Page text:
Shipment of dual-label EC now reaching stores

Access to emergency contraception (EC) has been expanded. Shipments of the new dual-label version of Plan B, the levonorgestrel-only EC drug, are now hitting pharmacy market shelves.

Shipments of the drug began in early November 2006. The dual-label product, approved in August 2006 by the Food and Drug Administration (FDA), is available "behind the counter" — but without a prescription — to consumers 18 years of age and older, and it remains prescription-only for women 17 and younger. The new dual-label drug replaces the Plan B prescription-only product that had been marketed in the United States since 1999. Since Plan B remains a prescription product for women 17 and younger, it is being sold only in retail pharmacies under the supervision of a pharmacist.

Nine states — Alaska, California, Hawaii, New Mexico, Maine, Massachusetts, New Hampshire, Vermont, and Washington — have pharmacy access programs, which enable women to get Plan B directly from participating pharmacists without going to a prescriber first. Women younger than age 18 in these states still will be able to access Plan B directly from a pharmacist. Those under age 14 in Hawaii need parental consent to get Plan B through a pharmacist.1

Barr Pharmaceuticals of Woodcliff Lake, NJ, is moving on several fronts to educate providers and consumers about the drug, says Carol Cox, company spokeswoman. To prepare pharmacists, Cox says the company has issued faxes with information about how to dispense the product, an update regarding its new packaging, and a reminder that government-issued identification must be shown for proof of age in order to purchase the drug behind the counter. The company is offering continuing education programs for pharmacists and is working with chain drug stores and pharmacist trade associations to educate their employees/members, Cox reports.

Duramed Pharmaceuticals, the Barr subsidiary which distributes Plan B, is launching its Convenient Access Responsible Education (CARE) Program, a comprehensive education program for health care professionals and consumers to clear up confusion about the dual-status drug. "The company is undertaking a direct to consumer print campaign in women's magazines aimed at women 18 and over regarding the availability of the new product," states Cox. "We also host a web site, www.Go2PlanB.com, where women and health care providers can get information regarding the product."

Check revamped EC site

Those looking for information and direction on emergency contraception should check out the recently revamped EC web site, www.Not-2-Late.com. Established in 1994 by James Trussell, PhD, Contraceptive Technology co-author and professor of economics and public affairs and director of the Office of Population Research at Princeton (NJ) University, the site was one of the first on the Internet to offer women information on the method. It is managed and operated by the Office of Population Research and the Association of Reproductive Health Professionals (ARHP).

The revised site features an improved menu structure, expanded content, and video testimonials from women who have used EC. It also provides information for pharmacists, many of whom will find themselves in a new role of consumer counselors regarding emergency contraception. Funding for the site update was provided by the Hewlett Foundation of Menlo Park, CA.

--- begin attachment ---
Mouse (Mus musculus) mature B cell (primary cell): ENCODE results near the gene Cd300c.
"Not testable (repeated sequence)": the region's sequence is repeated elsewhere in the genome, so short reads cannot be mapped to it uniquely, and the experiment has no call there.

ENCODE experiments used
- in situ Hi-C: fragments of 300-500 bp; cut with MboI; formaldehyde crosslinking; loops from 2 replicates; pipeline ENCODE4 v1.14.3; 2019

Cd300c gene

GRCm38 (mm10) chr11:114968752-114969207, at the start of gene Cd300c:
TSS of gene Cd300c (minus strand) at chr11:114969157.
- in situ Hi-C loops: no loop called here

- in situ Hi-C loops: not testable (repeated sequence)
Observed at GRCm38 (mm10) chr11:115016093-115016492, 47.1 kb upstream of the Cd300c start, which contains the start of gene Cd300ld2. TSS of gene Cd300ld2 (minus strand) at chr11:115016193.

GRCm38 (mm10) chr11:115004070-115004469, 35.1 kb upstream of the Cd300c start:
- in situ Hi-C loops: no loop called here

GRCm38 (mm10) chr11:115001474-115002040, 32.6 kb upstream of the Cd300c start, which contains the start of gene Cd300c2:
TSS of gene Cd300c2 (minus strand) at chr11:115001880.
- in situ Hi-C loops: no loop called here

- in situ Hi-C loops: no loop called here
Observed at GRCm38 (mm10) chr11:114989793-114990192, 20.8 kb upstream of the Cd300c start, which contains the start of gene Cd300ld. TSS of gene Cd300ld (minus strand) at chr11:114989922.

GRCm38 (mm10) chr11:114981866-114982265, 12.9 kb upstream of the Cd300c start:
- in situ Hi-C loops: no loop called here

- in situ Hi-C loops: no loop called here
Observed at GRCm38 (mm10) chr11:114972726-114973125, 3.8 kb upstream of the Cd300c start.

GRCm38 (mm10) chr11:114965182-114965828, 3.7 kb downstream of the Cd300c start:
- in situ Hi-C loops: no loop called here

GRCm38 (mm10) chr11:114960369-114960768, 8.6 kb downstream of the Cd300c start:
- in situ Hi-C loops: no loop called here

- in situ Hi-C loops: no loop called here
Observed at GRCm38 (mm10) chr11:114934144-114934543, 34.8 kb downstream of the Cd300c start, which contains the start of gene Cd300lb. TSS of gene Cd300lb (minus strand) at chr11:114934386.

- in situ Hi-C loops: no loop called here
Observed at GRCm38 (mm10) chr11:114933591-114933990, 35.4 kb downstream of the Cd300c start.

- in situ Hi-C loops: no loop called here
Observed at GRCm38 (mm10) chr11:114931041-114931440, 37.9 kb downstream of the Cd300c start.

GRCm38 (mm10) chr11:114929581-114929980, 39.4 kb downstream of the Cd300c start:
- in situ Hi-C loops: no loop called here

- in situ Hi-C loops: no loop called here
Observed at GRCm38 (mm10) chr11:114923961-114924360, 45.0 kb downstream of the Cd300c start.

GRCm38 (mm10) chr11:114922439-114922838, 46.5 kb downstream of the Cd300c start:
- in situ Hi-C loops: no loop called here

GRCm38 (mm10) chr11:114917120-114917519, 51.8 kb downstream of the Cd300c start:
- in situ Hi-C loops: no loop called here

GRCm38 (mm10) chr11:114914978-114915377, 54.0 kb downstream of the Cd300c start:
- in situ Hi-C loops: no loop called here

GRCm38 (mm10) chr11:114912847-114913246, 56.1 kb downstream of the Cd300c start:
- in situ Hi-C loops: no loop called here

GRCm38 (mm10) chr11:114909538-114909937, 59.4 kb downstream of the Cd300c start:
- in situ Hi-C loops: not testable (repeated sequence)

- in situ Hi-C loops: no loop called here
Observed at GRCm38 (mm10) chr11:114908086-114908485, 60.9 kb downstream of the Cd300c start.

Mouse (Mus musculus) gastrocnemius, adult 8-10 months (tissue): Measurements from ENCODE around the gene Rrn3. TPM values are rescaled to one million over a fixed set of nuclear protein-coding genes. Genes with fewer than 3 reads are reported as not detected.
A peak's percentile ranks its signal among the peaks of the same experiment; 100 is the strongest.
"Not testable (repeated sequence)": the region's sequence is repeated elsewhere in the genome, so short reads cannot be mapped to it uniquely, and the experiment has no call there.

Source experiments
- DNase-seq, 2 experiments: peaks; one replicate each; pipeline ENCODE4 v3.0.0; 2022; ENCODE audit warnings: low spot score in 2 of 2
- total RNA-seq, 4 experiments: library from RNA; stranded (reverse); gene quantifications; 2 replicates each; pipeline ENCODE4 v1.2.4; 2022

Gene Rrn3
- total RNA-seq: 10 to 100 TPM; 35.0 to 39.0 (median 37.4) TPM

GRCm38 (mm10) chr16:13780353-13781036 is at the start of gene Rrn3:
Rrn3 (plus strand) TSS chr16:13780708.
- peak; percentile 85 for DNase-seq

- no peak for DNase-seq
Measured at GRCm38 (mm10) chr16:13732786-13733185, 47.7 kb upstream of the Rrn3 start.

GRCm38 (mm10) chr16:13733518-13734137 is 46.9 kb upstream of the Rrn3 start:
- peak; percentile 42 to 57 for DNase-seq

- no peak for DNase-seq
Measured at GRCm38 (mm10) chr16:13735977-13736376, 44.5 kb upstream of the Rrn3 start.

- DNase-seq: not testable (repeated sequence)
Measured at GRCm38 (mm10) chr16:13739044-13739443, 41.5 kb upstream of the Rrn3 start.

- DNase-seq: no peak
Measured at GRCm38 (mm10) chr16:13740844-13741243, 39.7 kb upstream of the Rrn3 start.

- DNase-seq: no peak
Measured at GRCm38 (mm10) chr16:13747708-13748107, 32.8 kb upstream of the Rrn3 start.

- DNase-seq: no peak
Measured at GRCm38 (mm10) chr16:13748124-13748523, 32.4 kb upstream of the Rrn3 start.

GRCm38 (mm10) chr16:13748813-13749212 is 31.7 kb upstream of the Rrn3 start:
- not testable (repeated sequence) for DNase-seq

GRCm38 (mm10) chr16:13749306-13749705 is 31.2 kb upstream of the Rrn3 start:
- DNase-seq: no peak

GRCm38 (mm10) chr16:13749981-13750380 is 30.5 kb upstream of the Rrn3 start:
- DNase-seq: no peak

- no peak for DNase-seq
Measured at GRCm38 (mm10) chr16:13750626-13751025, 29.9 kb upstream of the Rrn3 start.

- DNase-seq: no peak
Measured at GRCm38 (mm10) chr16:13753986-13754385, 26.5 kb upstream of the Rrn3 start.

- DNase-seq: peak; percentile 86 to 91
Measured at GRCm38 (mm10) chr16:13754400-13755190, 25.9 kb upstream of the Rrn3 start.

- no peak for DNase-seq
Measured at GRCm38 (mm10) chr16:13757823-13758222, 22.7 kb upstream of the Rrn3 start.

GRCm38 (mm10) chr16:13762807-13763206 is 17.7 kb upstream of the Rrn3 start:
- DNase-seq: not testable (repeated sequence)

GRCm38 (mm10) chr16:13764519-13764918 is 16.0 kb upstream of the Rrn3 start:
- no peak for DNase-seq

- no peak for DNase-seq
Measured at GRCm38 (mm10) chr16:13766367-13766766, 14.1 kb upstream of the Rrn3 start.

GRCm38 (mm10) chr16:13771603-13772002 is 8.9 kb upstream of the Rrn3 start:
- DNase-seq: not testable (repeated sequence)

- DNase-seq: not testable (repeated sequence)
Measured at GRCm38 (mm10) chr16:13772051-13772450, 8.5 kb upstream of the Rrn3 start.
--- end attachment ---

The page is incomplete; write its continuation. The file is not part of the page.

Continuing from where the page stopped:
The web site works to increase women's knowledge about and timely access to emergency contraception and other reproductive health choices, both in the United States and abroad. To continue in that focus, it offers EC information, derived from medical literature, in English, Spanish, French, and Arabic, as well as a searchable database of EC providers in the United States and a searchable database of EC pills in every country.

Family planning providers will continue to play an important role when it comes to emergency contraception, says Vanessa Cullins, MD, MPH, vice president for medical affairs at Planned Parenthood Federation of America in New York City. Planned Parenthood affiliates are one of the single largest providers of EC, she says.

"We have gotten to that place because of all the work affiliates do within their local communities to increase awareness and access to emergency contraception," states Cullins. "Our web site, [www.plannedparenthood.org], contains information about emergency contraception, and most definitely, the over-the-counter status for women who are 18 and older."

A number of Planned Parenthood affiliates have had "Free EC" days to raise awareness about emergency contraception, and the federation is considering a simultaneous nationwide event, says Cullins. (Grass-roots organizers also are broadening access through the web site, www.emergencykindness.net, where women can receive Plan B within 24 hours and at no cost.)

"We will continue to try to both increase awareness of about emergency contraception, about how to use it, and how important it is to have emergency contraception on hand in the event of a contraceptive mishap or accident," Cullins states. "I think all health care providers should continue to stock emergency contraception, and if they haven't stocked emergency contraception in the past, they should definitely consider it."

Reference

  1. Reproductive Health Technologies Project. Plan B OTC: What Will It Look Like? Washington, DC. October 2006. Accessed at www.rhtp.org.